Majority in Former Soviet States Believe Breakup Harmful Mistake: Poll
TEHRAN (Tasnim) – More than two decades after the Soviet Union collapsed a majority of citizens in the independent states believe that the split brought nothing but harm, according to a new Gallup poll.
Gallup a research-based, global performance-management consulting company released a poll conducted in 11 countries of the former Soviet bloc asked participants whether the “breakup of the Soviet Union benefitted or harmed this country?”
Overall statistics revealed that 51 percent of the combined total said that breakup hurt their country’s national interest while only 24 percent argued in favor of independence.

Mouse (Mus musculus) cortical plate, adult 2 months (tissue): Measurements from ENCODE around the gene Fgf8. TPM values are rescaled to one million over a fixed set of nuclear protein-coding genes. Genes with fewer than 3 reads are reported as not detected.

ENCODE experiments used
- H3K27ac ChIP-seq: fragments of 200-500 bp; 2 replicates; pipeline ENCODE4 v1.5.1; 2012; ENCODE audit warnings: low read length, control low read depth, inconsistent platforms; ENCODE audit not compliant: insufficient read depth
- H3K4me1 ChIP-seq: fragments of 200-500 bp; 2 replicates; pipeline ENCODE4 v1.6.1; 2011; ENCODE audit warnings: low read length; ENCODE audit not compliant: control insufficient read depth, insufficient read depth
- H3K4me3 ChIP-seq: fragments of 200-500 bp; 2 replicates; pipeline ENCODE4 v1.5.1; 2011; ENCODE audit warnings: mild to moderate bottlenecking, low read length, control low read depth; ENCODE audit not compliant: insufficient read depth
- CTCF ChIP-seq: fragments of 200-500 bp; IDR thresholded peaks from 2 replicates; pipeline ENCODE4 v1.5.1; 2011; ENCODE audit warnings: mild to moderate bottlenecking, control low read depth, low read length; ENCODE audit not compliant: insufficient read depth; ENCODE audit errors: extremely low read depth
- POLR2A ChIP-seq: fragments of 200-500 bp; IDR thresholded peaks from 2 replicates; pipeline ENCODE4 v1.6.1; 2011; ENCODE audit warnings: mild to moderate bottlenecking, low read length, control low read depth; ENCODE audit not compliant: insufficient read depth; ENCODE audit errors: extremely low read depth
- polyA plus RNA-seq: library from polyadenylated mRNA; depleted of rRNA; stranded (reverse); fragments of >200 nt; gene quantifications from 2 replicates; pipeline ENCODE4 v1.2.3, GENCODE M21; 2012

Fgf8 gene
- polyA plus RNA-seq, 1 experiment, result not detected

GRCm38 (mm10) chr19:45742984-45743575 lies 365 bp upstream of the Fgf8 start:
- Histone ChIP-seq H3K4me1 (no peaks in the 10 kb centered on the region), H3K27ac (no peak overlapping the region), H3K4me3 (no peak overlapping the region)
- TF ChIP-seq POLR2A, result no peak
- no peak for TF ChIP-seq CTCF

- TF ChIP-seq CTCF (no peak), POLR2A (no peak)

Kazakhstanis, Azerbaijanis and Turkmens are more likely to see benefit than harm from the breakup. In Armenia, Kyrgyzstan, Ukraine, and Russia people answered they see “harm” three times more often than “benefit.” In Georgia, the people are more or less split, RT reported.
The survey also reveals that those who had conscious experience of living in the USSR are nearly three times more prone to say its collapse harmed the country. People under 30 are split on the issue with 33 percent seeing harm and 30 percent – benefit, while 20 percent admit they don’t know and refused to answer.
The Gallup study concluded that those with higher education are more likely to accept and support the benefits that came from the split with Moscow, with Kyrgyzstan being the exception.
Those states that have witnessed ongoing conflict, violence or ethnic tensions are likely see greater harm from the collapse of the Soviet Union, the research says.
The Gallup study was based on personal interviews of at least 1,000 people conducted between June and August 2013 in each of the sampling countries, aged 15 and older. Uzbekistan, Lithuania, Estonia and Latvia despite formerly being a part of the Soviet Union were excluded from the polling.